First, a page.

5. Convey your appreciation. Mothering can be a thankless job. A daughter cherishes an occasional pat on the back from the woman who raised her. So tell your daughter that she’s a great mom or that you love her—and not just on Mother’s Day.

Advice for daughters

You cringe every time your mother walks in your house, assuming she’s sizing up the kids running wild and the sink overflowing with dishes. Here’s how to chip away at the wall of tension.

1. Make friends with your mom. Grown women tend to revert to their teenage selves in their mothers’ presence, but moving to a peer relationship is a better alternative. Conduct an oral history, asking your mother questions about her past that give you a window into her world as a young mother. This will help move you toward a friendship instead of a domineering relationship.

2. Share your frustrations. Mothers don’t intend to seem judgmental. Letting your mother know, in a gentle way, how her words make you feel will help her become aware of the impact of her actions, allowing for improved communication.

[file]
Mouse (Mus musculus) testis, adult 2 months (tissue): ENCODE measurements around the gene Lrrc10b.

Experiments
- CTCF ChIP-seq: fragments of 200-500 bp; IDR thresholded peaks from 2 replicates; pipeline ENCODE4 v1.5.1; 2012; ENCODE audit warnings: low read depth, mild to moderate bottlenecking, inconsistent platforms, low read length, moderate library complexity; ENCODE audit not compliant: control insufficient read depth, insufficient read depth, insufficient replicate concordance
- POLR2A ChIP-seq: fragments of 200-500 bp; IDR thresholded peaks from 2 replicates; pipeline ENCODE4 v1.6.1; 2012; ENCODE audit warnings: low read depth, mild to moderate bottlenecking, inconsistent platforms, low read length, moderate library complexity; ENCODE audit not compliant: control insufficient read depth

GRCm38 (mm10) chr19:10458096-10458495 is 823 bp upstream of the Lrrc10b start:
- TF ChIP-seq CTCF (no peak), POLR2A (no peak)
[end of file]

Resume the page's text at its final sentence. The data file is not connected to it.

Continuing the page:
3. Schedule a regular date with Mom. Adult daughters are so busy today that it’s tough to fit in time with their mothers. But mothers cherish that opportunity. So find time for her, even if it’s just for an hour after you’ve tucked in your children. She’ll appreciate the effort and the chance to reconnect with you.

4. Accept Mom’s help—or request it. It’s not a sign of weakness to need assistance, and mothers miss feeling needed. So take your mother up on her offer to baby-sit or help clean the house. And listen to what she has to say, just as you would a close friend—they can be a valuable resource. “Chill out,” and react like a peer, “not a touchy 12-year-old,” says psychiatrist Elizabeth Berger, M.D., author of Raising Kids With Character. There are times when Mom really does know best.

5. Say thanks. We often take our mothers for granted and rarely take the time to tell them how much they mean to us. Nothing makes a mother happier than to know she’s appreciated by her daughter. So tell your mother you love her often, so you can cherish your time with her.

Julie Halpert, who cowrote Making Up With Mom with sociologist Deborah Carr, lives in Michigan.